According to doctors, at least 12 Sadr supporters were killed and 270 others injured in clashes in the government district. According to eyewitnesses, Sadr supporters and supporters of a rival Shia group exchanged fire. The army used tear gas. The army imposed a nationwide curfew.
In the evening, at least seven grenades hit the so-called Green Zone, according to security circles. It was initially unclear who had fired them. Gunshots were then heard in the government district.
The UN mission in Iraq (Unami) spoke of an "extremely dangerous escalation" and called on the demonstrators to leave the government district immediately. "The survival of the state is at stake," the UN mission said. The US government spoke of "disturbing" reports from Baghdad and urged all sides to remain calm and engage in dialogue.
The protests spread to other parts of the country in the evening. According to AFP reporters and eyewitnesses, Sadr supporters stormed government buildings in the southern cities of Nasiriyah and Hilla, and there were roadblocks in Hilla.
Iraq has been in a political crisis for months. No new government has been formed since the parliamentary elections in October - partly because Sadr's bloc is at odds with the rival Shiite group over who will nominate the next prime minister.
After Sadr's announcement of his withdrawal, his outraged supporters burst into the Palace of the Republic, where they waved Iraqi flags, took selfies, settled into armchairs in a boardroom, or cooled off with a dip in the pool in the building's garden. The cabinet usually meets in the Palace of the Republic.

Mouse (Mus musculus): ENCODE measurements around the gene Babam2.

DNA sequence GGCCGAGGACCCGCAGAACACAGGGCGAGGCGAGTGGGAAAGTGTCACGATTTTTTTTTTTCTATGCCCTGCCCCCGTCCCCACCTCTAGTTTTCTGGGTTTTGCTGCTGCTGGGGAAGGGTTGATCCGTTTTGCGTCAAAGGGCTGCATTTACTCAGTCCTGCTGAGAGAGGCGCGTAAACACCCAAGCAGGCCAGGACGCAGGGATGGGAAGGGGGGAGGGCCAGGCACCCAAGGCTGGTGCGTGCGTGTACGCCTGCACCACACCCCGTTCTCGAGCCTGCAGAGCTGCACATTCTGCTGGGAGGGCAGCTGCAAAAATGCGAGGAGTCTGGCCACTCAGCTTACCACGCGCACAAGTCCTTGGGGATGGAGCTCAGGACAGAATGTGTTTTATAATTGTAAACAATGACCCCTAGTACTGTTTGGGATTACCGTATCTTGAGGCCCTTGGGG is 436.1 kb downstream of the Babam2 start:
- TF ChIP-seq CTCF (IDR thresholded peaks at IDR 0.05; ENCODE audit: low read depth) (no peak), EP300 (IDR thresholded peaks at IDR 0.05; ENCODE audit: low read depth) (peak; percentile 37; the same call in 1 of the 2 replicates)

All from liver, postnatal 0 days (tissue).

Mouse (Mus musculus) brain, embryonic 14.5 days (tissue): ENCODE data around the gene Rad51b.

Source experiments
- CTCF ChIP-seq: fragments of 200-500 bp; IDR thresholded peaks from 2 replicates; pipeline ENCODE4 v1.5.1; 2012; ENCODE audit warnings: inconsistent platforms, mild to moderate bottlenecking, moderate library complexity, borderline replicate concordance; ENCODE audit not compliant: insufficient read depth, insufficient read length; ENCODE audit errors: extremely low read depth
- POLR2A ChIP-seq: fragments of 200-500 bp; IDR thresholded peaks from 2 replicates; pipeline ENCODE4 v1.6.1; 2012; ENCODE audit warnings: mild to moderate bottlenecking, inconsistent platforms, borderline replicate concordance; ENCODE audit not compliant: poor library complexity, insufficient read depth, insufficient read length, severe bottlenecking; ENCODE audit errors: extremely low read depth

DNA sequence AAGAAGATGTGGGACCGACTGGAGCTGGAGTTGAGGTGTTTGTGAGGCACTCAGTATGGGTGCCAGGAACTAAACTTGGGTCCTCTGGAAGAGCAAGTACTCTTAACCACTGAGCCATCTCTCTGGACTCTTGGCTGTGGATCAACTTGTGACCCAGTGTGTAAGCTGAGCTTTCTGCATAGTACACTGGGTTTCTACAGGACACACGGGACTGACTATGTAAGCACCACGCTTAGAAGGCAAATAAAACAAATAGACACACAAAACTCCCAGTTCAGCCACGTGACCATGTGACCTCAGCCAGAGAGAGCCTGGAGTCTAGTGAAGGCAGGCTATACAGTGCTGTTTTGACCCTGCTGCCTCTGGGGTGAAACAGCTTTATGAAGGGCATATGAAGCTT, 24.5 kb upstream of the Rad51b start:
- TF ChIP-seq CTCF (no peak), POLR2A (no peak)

Iraq's Prime Minister Mustafa al-Kadhemi suspended cabinet meetings "until further notice" and called an urgent security meeting at the military command headquarters. Security and military forces and gunmen are prohibited from shooting at protesters, he said.
For nearly a month, Sadr's supporters have occupied the area around Iraq's parliament in Baghdad. Last week they briefly blocked access to the country's highest court. On posters they called for the dissolution of parliament, new elections and the fight against corruption.
Since the US-led invasion of 2003, Iraq has been governed by a sectarian system of proportional representation, with the prime minister's office reserved for Shiites. The Sadr movement was the strongest force in October's parliamentary elections, but was unable to form a majority. In June, Sadr's MPs all resigned.
The dispute between the rival Shia groups intensified in late July after Sadr's current rejected the candidate of a Tehran-backed alliance, the so-called Coordination Framework. In recent weeks, Sadr and his supporters have called for the dissolution of parliament and new elections.